Is this ethical?

2. Oh, this was obviously going to be an ethics rain wreck long ago. AG Sessions announced that the Justice Department would not be following the Obama Administration’s policy regarding federal anti-pot laws—which is to say, it would not signal that it wouldn’t enforce the law. As a result,  Corey Gardner, Republican Senator from happily stoned Colorado, announced that he would block any appointments to Justice until the Department charged with enforcing laws agrees to stop enforcing laws. What Sessions did is not the draconian reversal it has been represented as by the Angry Trump Hate Mob, Stoner Chapter. Read the order from Sessions here.

Never mind. Following the lead of California, which has officially announced that it will encourage breaches of the immigration laws, now Colorado wants to impede the functioning of national law enforcement to force the federal government to let another state veto drug laws. This is what we call “a dangerous and irresponsible trend.”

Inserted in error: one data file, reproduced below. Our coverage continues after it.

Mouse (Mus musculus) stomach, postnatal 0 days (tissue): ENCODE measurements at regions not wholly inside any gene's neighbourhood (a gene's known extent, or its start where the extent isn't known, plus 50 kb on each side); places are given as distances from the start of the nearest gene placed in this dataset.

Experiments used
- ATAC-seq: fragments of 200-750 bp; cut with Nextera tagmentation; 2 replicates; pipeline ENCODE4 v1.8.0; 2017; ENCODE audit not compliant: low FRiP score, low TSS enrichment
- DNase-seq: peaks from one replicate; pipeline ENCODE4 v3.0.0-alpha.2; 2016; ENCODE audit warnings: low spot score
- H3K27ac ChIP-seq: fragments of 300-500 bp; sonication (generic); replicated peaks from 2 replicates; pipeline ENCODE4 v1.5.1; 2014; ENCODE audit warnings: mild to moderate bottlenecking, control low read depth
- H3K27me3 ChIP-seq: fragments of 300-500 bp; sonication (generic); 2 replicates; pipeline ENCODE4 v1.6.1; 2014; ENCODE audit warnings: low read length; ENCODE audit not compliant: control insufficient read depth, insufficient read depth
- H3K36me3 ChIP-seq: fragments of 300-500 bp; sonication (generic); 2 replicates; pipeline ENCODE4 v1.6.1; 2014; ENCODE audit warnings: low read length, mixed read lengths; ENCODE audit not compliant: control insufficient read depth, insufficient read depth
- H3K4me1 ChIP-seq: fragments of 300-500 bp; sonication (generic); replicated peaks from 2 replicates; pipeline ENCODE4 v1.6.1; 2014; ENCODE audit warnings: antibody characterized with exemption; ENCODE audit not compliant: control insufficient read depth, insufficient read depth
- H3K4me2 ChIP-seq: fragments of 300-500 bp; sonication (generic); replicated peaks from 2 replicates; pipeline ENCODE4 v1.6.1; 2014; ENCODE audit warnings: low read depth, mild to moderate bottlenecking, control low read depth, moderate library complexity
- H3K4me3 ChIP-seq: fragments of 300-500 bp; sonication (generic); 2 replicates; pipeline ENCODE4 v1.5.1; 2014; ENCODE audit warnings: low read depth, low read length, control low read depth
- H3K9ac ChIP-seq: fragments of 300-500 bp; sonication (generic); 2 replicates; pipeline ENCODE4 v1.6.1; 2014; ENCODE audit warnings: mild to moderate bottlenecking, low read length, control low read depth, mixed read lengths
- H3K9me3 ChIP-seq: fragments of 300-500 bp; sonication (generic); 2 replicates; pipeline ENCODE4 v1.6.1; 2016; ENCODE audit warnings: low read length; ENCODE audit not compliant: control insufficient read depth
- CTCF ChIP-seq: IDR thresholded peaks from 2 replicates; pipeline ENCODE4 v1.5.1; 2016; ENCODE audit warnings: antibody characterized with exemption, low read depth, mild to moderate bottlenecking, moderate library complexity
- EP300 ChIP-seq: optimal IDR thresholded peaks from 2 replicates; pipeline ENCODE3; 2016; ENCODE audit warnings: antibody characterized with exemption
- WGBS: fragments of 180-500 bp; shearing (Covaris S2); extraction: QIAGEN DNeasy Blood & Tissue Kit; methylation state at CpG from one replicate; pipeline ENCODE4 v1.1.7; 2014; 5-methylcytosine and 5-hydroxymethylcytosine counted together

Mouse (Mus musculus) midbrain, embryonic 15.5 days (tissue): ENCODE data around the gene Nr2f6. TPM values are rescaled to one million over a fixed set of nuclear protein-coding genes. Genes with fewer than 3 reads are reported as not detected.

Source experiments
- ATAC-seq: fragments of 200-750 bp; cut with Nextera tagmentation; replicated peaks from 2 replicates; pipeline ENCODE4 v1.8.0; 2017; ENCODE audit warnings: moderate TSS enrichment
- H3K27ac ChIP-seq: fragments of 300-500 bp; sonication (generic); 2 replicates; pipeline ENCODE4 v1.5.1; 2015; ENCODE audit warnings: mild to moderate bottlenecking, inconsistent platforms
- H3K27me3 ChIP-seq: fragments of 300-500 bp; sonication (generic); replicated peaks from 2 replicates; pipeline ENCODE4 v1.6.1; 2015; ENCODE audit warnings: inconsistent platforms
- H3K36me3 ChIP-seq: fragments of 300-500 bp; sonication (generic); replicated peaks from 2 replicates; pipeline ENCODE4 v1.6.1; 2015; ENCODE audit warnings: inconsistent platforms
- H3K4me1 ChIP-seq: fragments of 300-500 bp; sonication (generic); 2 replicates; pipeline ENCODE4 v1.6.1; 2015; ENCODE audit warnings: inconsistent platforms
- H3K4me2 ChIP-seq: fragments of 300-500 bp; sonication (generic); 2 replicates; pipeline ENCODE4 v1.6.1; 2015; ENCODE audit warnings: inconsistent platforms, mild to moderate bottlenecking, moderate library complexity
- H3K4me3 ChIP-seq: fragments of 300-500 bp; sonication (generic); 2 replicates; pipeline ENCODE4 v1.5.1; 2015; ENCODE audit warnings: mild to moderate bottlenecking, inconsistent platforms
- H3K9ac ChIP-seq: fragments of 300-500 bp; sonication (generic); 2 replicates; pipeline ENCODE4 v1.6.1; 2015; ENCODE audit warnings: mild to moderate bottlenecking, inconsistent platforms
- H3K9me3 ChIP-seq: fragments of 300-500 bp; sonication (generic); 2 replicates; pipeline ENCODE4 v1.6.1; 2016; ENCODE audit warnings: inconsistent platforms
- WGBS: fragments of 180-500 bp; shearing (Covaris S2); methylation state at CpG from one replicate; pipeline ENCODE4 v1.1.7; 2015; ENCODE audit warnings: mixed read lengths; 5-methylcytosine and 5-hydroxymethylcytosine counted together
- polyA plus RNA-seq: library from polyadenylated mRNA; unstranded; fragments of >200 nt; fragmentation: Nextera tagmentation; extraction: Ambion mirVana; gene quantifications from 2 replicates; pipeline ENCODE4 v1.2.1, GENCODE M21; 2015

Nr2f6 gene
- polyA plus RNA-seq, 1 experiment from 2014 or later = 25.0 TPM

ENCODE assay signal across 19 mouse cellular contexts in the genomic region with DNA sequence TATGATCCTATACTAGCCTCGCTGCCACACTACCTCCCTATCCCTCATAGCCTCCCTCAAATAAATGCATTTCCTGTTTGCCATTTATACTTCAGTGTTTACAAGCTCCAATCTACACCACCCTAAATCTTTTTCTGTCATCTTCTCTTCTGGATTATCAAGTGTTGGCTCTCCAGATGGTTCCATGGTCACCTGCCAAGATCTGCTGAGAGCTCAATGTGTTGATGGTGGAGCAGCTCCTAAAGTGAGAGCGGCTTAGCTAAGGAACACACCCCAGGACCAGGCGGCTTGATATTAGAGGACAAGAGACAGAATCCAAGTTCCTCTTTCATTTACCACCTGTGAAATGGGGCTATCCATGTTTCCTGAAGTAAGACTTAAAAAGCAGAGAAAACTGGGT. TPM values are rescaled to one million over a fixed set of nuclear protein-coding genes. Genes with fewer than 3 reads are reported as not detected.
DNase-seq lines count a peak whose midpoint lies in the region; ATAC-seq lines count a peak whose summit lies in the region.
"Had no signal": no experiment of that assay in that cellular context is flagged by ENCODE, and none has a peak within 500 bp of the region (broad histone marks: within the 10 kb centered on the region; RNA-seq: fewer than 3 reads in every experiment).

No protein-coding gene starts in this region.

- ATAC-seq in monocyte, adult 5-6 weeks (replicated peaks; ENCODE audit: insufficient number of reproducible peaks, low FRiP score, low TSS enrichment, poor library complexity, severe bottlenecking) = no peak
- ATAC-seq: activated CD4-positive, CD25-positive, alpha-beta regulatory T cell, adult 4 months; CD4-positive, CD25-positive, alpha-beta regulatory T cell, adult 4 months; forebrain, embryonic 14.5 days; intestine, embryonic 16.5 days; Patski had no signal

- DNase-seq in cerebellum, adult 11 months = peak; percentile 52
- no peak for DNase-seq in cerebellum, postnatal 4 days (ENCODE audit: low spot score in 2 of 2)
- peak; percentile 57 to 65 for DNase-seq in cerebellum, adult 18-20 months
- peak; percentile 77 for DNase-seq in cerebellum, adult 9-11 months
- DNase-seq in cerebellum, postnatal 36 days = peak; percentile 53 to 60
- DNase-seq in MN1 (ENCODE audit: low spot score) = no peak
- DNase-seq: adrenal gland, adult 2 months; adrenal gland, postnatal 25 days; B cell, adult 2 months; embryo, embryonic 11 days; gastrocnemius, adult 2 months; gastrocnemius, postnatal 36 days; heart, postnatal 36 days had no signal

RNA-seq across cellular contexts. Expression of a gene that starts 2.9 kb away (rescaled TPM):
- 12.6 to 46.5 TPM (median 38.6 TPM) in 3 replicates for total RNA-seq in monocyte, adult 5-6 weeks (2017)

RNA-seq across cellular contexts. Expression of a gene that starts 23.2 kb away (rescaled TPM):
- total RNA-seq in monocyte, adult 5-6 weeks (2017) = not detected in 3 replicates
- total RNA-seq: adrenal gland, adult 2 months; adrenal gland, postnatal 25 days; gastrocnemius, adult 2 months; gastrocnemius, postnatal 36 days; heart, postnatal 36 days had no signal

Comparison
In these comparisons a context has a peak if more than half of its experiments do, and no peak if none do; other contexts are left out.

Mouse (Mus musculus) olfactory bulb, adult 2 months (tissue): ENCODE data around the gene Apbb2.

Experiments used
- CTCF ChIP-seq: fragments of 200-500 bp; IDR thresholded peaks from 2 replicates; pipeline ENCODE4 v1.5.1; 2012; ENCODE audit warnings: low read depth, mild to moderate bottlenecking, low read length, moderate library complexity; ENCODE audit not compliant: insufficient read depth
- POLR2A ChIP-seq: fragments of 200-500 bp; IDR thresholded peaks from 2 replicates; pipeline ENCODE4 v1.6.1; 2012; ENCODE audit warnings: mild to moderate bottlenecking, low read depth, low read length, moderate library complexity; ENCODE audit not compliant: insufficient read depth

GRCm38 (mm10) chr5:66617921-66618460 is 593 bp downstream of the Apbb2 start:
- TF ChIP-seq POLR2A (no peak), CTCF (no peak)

3.  The Tragedy of Joanie Cunnningham. The New York Times Magazine ended the year with biographical sketches, including the sad story of Erin Moran, aka Joanie Cunningham on “Happy Days,” who died of cancer in 2017. It’s an all-too-typical story of a child star with a dysfunctional family who grew up on a set without ever receiving the parenting and support she needed to be able to become a functioning adult. I knew about Moran’s problems after the show ended; I did not know that her bitterness about her fellow cast members stemmed from her feelings as a child that her TV family was a substitute her real family, and that they failed her. Of course, the Cunninghams, Fonzie, Ralph and Potsie had no duty to become Moran’s surrogate family, but I am not surprised that a child actor would feel this way, especially one who was  being neglected and mistreated at home the way Erin Moran apparently was. Interestingly, child actor advocate Paul Petersen has said that his TV mom and dad, Donna Reed and Carl Betz, did act as his surrogate parents in important and beneficial ways.